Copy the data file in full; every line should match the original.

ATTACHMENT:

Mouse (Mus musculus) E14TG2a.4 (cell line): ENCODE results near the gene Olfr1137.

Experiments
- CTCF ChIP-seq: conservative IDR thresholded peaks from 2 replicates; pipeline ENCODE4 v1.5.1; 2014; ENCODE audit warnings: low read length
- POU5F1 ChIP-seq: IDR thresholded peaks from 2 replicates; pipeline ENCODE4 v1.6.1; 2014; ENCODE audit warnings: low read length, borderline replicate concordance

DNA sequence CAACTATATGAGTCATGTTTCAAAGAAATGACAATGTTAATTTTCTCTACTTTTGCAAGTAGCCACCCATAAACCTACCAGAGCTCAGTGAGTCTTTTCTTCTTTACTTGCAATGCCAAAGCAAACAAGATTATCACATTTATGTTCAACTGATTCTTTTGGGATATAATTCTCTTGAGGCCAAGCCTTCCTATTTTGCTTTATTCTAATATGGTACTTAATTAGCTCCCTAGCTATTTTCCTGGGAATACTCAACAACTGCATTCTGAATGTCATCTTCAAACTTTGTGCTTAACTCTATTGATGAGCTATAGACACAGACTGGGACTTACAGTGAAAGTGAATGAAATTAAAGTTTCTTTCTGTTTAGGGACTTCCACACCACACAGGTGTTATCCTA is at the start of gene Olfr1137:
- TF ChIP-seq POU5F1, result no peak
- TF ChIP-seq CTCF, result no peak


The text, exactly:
Mouse (Mus musculus) E14TG2a.4 (cell line): ENCODE results near the gene Olfr1137.

Experiments
- CTCF ChIP-seq: conservative IDR thresholded peaks from 2 replicates; pipeline ENCODE4 v1.5.1; 2014; ENCODE audit warnings: low read length
- POU5F1 ChIP-seq: IDR thresholded peaks from 2 replicates; pipeline ENCODE4 v1.6.1; 2014; ENCODE audit warnings: low read length, borderline replicate concordance

DNA sequence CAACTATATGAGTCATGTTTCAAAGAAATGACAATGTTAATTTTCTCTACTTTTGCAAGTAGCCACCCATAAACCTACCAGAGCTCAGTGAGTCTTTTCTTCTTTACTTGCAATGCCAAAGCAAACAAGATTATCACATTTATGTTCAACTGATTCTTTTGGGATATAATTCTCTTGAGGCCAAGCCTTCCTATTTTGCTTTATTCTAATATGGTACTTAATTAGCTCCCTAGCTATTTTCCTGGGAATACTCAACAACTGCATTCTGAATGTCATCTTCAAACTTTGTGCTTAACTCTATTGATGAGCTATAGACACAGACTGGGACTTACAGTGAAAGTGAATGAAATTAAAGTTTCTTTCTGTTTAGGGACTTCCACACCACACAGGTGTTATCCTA is at the start of gene Olfr1137:
- TF ChIP-seq POU5F1, result no peak
- TF ChIP-seq CTCF, result no peak